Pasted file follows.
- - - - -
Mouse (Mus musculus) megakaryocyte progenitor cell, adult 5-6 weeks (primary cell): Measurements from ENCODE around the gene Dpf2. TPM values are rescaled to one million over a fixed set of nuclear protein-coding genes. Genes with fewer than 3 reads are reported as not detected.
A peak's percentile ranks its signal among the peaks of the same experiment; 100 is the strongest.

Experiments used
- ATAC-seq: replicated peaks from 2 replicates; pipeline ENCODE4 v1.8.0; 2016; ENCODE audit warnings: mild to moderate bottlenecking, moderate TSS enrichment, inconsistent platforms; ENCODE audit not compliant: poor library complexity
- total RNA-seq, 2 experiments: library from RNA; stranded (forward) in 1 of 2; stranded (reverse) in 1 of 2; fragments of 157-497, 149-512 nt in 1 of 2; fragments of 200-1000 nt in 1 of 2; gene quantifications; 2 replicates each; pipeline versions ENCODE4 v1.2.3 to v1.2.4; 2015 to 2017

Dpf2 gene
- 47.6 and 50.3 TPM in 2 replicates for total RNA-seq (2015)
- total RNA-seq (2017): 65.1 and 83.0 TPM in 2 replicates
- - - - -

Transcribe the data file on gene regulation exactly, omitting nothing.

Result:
Mouse (Mus musculus) megakaryocyte progenitor cell, adult 5-6 weeks (primary cell): Measurements from ENCODE around the gene Dpf2. TPM values are rescaled to one million over a fixed set of nuclear protein-coding genes. Genes with fewer than 3 reads are reported as not detected.
A peak's percentile ranks its signal among the peaks of the same experiment; 100 is the strongest.

Experiments used
- ATAC-seq: replicated peaks from 2 replicates; pipeline ENCODE4 v1.8.0; 2016; ENCODE audit warnings: mild to moderate bottlenecking, moderate TSS enrichment, inconsistent platforms; ENCODE audit not compliant: poor library complexity
- total RNA-seq, 2 experiments: library from RNA; stranded (forward) in 1 of 2; stranded (reverse) in 1 of 2; fragments of 157-497, 149-512 nt in 1 of 2; fragments of 200-1000 nt in 1 of 2; gene quantifications; 2 replicates each; pipeline versions ENCODE4 v1.2.3 to v1.2.4; 2015 to 2017

Dpf2 gene
- 47.6 and 50.3 TPM in 2 replicates for total RNA-seq (2015)
- total RNA-seq (2017): 65.1 and 83.0 TPM in 2 replicates